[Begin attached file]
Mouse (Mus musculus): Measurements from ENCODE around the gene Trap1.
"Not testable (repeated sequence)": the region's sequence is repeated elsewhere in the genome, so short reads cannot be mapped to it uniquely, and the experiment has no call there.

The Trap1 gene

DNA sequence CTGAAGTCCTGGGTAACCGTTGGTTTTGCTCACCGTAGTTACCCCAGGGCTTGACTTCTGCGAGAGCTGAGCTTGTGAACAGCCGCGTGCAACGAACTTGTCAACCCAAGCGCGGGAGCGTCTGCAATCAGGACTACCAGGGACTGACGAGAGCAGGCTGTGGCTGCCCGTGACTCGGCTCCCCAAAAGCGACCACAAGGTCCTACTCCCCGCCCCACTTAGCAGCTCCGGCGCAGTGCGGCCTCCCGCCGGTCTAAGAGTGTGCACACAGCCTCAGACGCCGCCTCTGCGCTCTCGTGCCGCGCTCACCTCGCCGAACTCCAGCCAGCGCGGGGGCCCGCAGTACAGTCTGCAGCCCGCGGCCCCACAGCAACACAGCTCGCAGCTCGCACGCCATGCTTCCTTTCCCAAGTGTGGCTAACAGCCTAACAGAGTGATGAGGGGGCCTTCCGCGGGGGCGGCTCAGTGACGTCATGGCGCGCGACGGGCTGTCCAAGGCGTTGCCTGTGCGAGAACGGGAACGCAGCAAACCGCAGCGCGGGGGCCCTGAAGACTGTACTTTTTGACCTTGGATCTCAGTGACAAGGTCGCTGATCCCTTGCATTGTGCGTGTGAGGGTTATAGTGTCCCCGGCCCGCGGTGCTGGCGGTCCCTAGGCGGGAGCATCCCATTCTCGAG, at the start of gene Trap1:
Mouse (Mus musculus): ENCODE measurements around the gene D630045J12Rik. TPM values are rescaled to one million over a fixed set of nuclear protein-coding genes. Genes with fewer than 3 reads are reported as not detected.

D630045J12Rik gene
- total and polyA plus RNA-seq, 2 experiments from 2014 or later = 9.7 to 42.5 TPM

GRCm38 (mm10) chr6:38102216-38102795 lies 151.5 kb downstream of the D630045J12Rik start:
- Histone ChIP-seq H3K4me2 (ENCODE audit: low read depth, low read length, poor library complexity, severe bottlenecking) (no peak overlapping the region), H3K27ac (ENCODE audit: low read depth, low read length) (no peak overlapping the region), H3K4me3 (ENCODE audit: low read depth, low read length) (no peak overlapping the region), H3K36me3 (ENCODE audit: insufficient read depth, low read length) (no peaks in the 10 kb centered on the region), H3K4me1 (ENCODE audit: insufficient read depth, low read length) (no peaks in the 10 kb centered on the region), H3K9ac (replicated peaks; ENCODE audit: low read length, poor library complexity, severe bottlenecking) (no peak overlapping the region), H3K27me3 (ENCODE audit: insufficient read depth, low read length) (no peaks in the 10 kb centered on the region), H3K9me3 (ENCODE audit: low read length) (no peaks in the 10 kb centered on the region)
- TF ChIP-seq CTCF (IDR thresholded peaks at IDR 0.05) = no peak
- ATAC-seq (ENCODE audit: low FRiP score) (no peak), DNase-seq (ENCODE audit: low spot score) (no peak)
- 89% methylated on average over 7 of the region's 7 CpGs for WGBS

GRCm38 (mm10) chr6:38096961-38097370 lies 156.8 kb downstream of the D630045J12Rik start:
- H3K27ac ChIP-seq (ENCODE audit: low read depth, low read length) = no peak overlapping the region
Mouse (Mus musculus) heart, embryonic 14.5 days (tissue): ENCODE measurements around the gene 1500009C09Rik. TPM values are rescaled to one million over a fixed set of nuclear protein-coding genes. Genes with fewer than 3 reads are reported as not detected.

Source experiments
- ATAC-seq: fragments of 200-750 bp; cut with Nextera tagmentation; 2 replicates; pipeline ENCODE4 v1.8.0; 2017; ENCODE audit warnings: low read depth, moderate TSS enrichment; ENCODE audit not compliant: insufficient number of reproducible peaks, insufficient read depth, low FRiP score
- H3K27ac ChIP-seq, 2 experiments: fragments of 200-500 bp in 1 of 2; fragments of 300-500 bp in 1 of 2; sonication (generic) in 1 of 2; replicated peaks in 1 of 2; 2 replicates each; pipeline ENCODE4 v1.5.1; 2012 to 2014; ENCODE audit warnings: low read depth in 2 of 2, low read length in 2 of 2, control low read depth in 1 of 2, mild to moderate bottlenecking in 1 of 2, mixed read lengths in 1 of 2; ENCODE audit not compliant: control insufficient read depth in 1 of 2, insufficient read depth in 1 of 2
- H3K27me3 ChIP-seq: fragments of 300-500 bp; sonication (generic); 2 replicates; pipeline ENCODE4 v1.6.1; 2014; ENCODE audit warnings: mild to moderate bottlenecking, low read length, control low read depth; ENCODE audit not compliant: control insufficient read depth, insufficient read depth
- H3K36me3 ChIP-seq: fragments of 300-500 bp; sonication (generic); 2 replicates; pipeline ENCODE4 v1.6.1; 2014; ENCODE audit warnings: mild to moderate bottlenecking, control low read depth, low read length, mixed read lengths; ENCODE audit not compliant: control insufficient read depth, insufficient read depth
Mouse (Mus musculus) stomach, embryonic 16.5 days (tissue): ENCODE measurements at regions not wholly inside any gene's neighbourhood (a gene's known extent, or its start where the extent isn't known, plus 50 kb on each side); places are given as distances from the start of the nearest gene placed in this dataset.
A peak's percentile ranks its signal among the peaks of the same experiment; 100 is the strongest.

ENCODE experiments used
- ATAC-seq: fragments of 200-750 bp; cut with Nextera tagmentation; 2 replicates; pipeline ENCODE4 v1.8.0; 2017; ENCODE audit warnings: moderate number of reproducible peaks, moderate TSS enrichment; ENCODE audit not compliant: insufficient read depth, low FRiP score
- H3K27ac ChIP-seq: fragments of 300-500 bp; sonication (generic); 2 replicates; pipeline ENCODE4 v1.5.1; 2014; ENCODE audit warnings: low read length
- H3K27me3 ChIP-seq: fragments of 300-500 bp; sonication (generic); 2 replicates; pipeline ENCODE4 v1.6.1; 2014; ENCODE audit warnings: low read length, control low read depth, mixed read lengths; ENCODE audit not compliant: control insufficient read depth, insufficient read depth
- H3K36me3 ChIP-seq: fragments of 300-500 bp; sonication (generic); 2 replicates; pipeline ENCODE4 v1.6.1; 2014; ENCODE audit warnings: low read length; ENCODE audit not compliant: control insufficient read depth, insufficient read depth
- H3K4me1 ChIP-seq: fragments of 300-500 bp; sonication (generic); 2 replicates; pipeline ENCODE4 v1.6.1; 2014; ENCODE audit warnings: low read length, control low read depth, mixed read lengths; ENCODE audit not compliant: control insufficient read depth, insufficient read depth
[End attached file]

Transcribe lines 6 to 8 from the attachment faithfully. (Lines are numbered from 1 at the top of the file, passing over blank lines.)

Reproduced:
D630045J12Rik gene
- total and polyA plus RNA-seq, 2 experiments from 2014 or later = 9.7 to 42.5 TPM

GRCm38 (mm10) chr6:38102216-38102795 lies 151.5 kb downstream of the D630045J12Rik start: